There is no better place to look than the JET community to find people who are passionate about Japan and the area they live in. This is why the 100 strong ALTs based in Kobe were my first port of call when looking for participants in the Kobe PR Ambassador scheme launched in 2016.
In my role as PR Specialist in the Kobe City Government, I am tasked with promoting Kobe as a destination to visit, live, and do business to the wider world, from a foreigner’s perspective.
Setting up official social media accounts, it soon occurred to me that there are many other people with a passion for Kobe and a large social media following, and that creating a new community of such like-minded people could not only provide a signal boost to Kobe’s promotion, but could also bridge the gap between the government and foreign residents, as well as the gaps between the many separate foreign communities in the city.
Out of this idea was born the Kobe PR Ambassador scheme. In the first year, the Kobe City Government appointed 19 non-Japanese Kobe residents from 10 countries and regions around the world as Kobe PR Ambassadors. In their voluntary role, they use their social media and net presence to talk about the beauty and charms of Kobe they find in their daily lives. Their posts are shared on the Kobe PR Ambassador official Facebook and Twitter accounts, enabling other Kobe fans to see their posts in one place.
Kobe PR Ambassadors also go on several organised tours throughout the year, where they are taken to highlights around Kobe, and given the opportunity to learn more about and promote the city. In the first year of the scheme, the PRAs went on an exclusive cruise of Kobe Port, visited Suma Aquarium and went behind the scenes, got a special taste of the Higashinada Sweets Meguri (a yearly Kobe event with a bus visiting over 40 local cake and sweet shops), and were entertained by geisha, toys, and more in Arima.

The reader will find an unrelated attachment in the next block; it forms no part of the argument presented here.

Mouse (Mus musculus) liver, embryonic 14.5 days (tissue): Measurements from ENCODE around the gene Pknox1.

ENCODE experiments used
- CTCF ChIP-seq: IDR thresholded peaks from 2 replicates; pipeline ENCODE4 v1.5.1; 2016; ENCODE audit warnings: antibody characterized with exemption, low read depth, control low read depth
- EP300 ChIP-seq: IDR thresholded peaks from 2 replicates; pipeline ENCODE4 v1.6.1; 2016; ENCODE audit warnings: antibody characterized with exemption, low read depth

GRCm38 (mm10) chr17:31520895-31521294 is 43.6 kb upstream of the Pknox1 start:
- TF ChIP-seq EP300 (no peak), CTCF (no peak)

Young English-speaking people who live, work, or study in Kobe and who love the city are eligible to become Kobe PR Ambassadors, and this is why I approached the JET community in Kobe – they fit the bill perfectly. In the first year five JETs took part, and this number grew to eight in the second year of the scheme; the JETs (and ex-JETs) in the group display their trademark enthusiasm, a ‘genki’ attitude, and willingness to get involved that is so often found in JET participants.
After the success of the first year, the scheme was expanded in 2017 with 25 PR Ambassadors from 16 countries and regions around the world. Our multilingual PR Ambassadors are encouraged to write their posts in other languages, as well as English, we have increased the number of tours from four to five, and have set up a new website at www.kobe-pra.com, featuring a blog by the Kobe PR Ambassadors, tour reports, a map of key recommended spots in the city and more.